indicates non-proportionality, and at the same
time its inclusion in the model corrects for
non-proportionality! Negative value indicates
that effect of x decreases linearly with
time. Positive value indicates that effect of x
increases linearly with time. This introduces the
concept of a time-dependent covariate
14

Time-dependent covariates
• Covariate values for an individual may change
over time
• For example, if you are evaluating the effect of
taking the drug raloxifene on breast cancer risk
in an observational study, women may start and
stop the drug at will. Subject A may be taking
raloxifene at the time of the first event, but
may have stopped taking it by the time the 15th
case of breast cancer happens.
• If you are evaluating the effect of weight on
diabetes risk over a long study period, subjects
may gain and lose large amounts of weight, making
their baseline weight a less than ideal
predictor.
• If you are evaluating the effects of smoking on
the risk of pancreatic cancer, study participants
may change their smoking habits throughout the
study.
• Cox regression can handle these time-dependent
covariates!

15

Time-dependent covariates
• For example, evaluating the effect of taking oral
contraceptives (OCs)on stress fracture risk in
women athletes over two yearsmany women switch
on or off OCs .
• If you just examine risk by a womans OC-status
at baseline, cant see much effect for OCs. But,
you can incorporate times of starting and
stopping OCs.

16

Time-dependent covariates
• Ways to look at OC use
• Not time-dependent
• Ever/never during the study
• Yes/no use at baseline
• Total months use during the study
• Time-dependent
• Using OCs at event time t (yes/no)
• Months of OC use up to time t

17

Time-dependent covariates
ID Time Fracture StartOC StopOC
1 12 1 0 12
2 11 0 10 11
3 20 1 . .
4 24 0 0 24
5 19 0 0 11
6 6 1 . .
7 17 1 1 7
18
The PL using baseline value of OC use
A second time-independent option would be to use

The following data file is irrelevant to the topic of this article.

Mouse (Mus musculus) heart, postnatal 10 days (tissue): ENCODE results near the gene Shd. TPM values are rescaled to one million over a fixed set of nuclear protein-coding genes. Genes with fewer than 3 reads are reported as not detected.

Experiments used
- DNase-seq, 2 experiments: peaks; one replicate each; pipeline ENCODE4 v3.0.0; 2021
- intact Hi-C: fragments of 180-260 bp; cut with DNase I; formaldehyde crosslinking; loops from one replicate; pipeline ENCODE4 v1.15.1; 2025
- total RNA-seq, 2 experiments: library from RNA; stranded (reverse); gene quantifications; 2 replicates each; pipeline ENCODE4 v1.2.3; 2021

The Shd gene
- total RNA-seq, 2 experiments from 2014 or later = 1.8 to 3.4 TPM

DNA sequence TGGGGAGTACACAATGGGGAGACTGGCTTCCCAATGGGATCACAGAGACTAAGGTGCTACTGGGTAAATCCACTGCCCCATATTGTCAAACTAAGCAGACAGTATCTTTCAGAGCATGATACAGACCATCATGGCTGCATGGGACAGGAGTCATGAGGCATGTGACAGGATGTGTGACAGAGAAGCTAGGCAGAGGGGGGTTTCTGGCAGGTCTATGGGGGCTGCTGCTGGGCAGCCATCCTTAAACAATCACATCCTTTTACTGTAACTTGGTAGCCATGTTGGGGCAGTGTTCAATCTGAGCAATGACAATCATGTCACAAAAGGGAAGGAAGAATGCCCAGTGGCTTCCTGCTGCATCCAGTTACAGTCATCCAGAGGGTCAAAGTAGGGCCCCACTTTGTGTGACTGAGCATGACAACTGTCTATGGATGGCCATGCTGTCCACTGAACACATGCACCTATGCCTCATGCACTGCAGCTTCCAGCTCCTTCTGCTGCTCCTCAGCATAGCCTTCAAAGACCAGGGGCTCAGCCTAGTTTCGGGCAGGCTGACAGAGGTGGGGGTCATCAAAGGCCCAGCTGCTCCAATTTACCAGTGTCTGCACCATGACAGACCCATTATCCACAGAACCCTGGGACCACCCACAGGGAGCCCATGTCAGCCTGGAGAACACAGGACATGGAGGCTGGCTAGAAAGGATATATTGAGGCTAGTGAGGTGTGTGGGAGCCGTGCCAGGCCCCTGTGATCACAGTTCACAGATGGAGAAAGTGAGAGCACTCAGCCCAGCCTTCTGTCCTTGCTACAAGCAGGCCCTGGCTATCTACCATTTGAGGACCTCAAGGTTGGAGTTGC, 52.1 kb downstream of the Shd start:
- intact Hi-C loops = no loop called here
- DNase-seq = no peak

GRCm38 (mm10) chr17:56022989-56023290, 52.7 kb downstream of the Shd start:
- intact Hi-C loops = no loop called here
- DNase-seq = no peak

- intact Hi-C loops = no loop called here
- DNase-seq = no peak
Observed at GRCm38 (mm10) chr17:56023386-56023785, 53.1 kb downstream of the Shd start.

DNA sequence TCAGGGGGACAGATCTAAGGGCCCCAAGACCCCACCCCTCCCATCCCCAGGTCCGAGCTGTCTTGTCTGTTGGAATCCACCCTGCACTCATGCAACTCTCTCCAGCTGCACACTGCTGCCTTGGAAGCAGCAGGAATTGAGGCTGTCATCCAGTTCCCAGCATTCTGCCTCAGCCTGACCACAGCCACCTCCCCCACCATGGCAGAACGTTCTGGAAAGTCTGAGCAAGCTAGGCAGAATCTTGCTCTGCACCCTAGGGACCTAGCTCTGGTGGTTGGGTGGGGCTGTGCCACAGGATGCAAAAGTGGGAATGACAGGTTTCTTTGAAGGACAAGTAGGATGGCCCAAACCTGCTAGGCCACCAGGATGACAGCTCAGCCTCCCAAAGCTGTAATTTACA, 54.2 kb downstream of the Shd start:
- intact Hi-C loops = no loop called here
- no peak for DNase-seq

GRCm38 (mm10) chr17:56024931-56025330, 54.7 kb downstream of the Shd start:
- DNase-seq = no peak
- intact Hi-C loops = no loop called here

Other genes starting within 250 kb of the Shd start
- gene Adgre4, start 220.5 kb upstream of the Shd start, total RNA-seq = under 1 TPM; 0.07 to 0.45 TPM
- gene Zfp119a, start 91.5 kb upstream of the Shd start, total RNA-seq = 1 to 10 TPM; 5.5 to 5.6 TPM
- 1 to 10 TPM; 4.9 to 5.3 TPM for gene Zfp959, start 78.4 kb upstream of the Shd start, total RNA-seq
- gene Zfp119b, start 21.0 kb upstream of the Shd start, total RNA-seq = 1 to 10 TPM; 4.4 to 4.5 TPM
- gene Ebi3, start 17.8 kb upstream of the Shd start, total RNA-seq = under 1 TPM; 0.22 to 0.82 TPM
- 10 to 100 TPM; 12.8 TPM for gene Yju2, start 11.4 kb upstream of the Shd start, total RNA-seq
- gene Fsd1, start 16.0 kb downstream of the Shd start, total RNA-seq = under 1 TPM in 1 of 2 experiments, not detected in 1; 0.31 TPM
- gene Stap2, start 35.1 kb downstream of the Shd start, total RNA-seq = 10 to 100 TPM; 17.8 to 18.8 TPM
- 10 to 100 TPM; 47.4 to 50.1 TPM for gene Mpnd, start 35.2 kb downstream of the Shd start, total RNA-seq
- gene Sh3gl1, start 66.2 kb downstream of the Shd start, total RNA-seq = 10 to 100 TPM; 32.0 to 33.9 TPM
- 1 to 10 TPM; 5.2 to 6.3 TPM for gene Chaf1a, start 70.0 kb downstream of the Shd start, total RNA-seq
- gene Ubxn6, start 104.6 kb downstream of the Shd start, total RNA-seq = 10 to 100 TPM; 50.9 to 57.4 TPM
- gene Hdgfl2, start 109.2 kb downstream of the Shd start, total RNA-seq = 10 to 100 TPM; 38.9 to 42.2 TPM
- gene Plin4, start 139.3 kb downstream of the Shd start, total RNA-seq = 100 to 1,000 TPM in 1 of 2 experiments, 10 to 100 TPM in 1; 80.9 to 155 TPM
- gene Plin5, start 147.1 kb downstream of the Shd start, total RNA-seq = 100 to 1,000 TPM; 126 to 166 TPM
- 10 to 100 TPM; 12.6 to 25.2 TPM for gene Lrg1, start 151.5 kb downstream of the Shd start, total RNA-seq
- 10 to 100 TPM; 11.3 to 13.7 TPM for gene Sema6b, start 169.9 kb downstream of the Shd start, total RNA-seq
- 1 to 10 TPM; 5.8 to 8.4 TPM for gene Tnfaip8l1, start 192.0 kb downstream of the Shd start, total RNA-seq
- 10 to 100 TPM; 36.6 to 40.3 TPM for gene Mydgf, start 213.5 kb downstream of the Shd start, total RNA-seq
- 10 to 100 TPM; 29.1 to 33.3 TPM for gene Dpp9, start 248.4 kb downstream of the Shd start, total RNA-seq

the variable ever took OCs during the study
period
19

Time-dependent covariates
ID Time Fracture StartOC StopOC
1 12 1 0 12
2 11 0 10 11
3 20 1 . .
4 24 0 0 24
5 19 0 0 11
6 6 1 . .
7 17 1 1 7
20
The PL at t6
21

Time-dependent covariates
ID Time Fracture StartOC StopOC
1 12 1 0 12
2 11 0 10 11
3 20 1 . .
4 24 0 0 24
5 19 0 0 11
6 6 1 . .
7 17 1 1 7
22
The PL at t6
23

Time-dependent covariates
ID Time Fracture StartOC StopOC
1 12 1 0 12
2 11 0 10 11
3 20 1 . .
4 24 0 0 24
5 19 0 0 11
6 6 1 . .
7 17 1 1 7
24
The PL at t12
25

Time-dependent covariates
ID Time Fracture StartOC StopOC
1 12 1 0 12
2 11 0 10 11
3 20 1 . .
4 24 0 0 24
5 19 0 0 11
6 6 1 . .
7 17 1 1 7
26
The PL at t12
27

Time-dependent covariates
ID Time Fracture StartOC StopOC
1 12 1 0 12
2 11 0 10 11
3 20 1 . .
4 24 0 0 24
5 19 0 0 11
6 6 1 . .
7 17 1 1 7
28

Time-dependent covariates
ID Time Fracture StartOC StopOC
1 12 1 0 12
2 11 0 10 11
3 20 1 . .
4 24 0 0 24
5 19 0 0 11
6 6 1 . .
7 17 1 1 7
29
The PL at t17
30

Time-dependent covariates
ID Time Fracture StartOC StopOC
1 12 1 0 12
2 11 0 10 11
3 20 1 . .
4 24 0 0 24
5 19 0 0 11
6 6 1 . .
7 17 1 1 7
31

Time-dependent covariates
ID Time Fracture StartOC StopOC
1 12 1 0 12
2 11 0 10 11
3 20 1 . .
4 24 0 0 24
5 19 0 0 11
6 6 1 . .
7 17 1 1 7
32
The PL at t20
vs. PL for OC-status at baseline (from before)
33
Next week Cox regression III
• Diagnostics and influence statistics
• Sample size calculations
• Repeated events